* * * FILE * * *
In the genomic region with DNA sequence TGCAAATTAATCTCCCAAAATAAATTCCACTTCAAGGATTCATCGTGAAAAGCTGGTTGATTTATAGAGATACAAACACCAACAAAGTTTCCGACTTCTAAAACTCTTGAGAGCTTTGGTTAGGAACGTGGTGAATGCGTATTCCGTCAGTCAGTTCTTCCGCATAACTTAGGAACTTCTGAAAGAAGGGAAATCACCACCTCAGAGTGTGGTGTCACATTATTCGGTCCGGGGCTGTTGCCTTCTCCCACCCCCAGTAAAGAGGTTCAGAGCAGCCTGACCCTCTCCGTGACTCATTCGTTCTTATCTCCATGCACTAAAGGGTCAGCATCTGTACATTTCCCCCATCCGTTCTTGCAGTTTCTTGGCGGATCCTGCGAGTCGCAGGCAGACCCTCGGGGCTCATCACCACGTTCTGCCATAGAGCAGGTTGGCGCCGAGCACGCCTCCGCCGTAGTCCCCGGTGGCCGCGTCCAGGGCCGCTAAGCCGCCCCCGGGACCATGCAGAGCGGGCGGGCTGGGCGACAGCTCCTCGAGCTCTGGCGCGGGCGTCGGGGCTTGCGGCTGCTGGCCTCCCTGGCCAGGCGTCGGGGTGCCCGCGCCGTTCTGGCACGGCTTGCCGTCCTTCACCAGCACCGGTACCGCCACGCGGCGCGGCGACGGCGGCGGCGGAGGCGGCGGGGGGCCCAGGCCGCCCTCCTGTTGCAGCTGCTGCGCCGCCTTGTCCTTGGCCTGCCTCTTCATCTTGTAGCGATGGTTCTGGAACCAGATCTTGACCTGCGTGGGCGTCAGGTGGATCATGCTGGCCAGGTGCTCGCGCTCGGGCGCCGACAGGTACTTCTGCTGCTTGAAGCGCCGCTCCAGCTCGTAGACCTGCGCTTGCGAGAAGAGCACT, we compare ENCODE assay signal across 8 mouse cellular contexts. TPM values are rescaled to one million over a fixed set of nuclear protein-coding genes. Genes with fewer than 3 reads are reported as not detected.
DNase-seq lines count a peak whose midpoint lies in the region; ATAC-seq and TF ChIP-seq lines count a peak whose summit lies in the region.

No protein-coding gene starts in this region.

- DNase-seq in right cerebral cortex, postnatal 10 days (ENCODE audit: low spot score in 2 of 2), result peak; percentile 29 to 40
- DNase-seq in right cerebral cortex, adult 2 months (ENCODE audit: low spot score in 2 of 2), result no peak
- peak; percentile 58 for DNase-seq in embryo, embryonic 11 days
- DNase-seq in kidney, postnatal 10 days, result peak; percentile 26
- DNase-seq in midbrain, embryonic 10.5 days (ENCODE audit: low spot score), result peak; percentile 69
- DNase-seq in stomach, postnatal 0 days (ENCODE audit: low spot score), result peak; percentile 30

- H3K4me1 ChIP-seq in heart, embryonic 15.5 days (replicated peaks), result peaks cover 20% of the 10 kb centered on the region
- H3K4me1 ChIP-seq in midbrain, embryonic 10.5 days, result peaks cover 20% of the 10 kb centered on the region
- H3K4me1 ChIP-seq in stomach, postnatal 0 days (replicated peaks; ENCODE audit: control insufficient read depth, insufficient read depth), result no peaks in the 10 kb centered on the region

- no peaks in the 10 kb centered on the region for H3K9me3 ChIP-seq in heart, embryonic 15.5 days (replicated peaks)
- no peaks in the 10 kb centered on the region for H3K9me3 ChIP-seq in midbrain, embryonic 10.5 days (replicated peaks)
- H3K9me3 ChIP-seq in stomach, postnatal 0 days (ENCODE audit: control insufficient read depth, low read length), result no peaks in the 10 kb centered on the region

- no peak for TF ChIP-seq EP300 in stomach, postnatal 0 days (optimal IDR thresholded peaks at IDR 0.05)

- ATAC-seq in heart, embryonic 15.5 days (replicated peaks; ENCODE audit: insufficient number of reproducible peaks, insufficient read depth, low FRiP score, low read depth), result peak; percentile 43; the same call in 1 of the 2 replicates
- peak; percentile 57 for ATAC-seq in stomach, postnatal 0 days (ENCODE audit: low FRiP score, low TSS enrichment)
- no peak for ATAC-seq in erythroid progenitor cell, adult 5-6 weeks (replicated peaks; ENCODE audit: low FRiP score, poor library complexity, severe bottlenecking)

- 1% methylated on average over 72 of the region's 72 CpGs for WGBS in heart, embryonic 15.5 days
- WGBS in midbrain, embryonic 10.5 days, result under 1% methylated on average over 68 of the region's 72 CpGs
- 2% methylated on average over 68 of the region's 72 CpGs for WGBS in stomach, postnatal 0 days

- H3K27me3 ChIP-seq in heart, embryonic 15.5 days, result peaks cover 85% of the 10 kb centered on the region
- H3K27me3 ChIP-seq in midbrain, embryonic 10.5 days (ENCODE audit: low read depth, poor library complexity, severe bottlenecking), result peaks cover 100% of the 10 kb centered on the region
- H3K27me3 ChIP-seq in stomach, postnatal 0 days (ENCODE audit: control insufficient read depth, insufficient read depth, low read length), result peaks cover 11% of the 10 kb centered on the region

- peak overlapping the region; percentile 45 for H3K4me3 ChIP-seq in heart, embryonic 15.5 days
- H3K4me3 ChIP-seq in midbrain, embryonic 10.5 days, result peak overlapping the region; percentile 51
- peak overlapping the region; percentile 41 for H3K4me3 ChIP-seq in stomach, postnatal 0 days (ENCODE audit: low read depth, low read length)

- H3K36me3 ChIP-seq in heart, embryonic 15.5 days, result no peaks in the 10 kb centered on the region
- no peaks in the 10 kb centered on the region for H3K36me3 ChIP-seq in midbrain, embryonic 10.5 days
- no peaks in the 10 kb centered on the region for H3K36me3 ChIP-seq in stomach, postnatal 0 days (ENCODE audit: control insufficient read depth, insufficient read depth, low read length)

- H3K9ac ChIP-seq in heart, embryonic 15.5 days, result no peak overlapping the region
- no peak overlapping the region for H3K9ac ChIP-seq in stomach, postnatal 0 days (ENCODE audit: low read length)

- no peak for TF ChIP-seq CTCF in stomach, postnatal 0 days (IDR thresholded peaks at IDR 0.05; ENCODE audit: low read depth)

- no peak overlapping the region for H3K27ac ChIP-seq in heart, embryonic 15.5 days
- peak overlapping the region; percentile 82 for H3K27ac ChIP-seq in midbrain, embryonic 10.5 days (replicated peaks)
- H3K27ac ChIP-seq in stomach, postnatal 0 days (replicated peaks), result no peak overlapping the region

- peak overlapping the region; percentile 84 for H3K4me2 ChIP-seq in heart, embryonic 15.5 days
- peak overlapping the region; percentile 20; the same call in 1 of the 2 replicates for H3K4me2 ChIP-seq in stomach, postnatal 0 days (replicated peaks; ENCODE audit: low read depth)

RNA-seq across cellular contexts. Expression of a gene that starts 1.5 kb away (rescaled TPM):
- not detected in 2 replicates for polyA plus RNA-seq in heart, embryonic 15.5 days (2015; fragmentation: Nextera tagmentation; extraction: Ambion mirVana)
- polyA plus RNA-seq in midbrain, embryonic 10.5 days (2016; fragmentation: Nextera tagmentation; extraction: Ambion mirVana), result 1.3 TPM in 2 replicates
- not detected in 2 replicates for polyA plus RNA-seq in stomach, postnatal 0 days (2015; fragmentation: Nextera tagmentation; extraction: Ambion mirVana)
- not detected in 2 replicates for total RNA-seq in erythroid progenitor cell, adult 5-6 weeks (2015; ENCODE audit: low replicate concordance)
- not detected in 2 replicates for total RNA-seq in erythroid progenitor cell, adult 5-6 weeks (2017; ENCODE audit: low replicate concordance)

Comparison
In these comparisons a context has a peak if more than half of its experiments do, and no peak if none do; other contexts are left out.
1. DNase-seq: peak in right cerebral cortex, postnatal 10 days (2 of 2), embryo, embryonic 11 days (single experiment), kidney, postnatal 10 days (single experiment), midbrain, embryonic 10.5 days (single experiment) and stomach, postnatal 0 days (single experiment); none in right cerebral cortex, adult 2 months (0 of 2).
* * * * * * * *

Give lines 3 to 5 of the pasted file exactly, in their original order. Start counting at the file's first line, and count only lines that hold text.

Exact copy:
No protein-coding gene starts in this region.

- DNase-seq in right cerebral cortex, postnatal 10 days (ENCODE audit: low spot score in 2 of 2), result peak; percentile 29 to 40
- DNase-seq in right cerebral cortex, adult 2 months (ENCODE audit: low spot score in 2 of 2), result no peak